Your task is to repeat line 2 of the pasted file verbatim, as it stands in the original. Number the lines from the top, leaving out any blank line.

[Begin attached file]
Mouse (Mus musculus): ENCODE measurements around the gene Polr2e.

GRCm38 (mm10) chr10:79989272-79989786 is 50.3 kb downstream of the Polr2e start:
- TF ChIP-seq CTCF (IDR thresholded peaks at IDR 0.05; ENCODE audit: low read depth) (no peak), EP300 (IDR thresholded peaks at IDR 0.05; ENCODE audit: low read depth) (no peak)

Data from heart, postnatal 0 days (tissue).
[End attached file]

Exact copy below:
GRCm38 (mm10) chr10:79989272-79989786 is 50.3 kb downstream of the Polr2e start: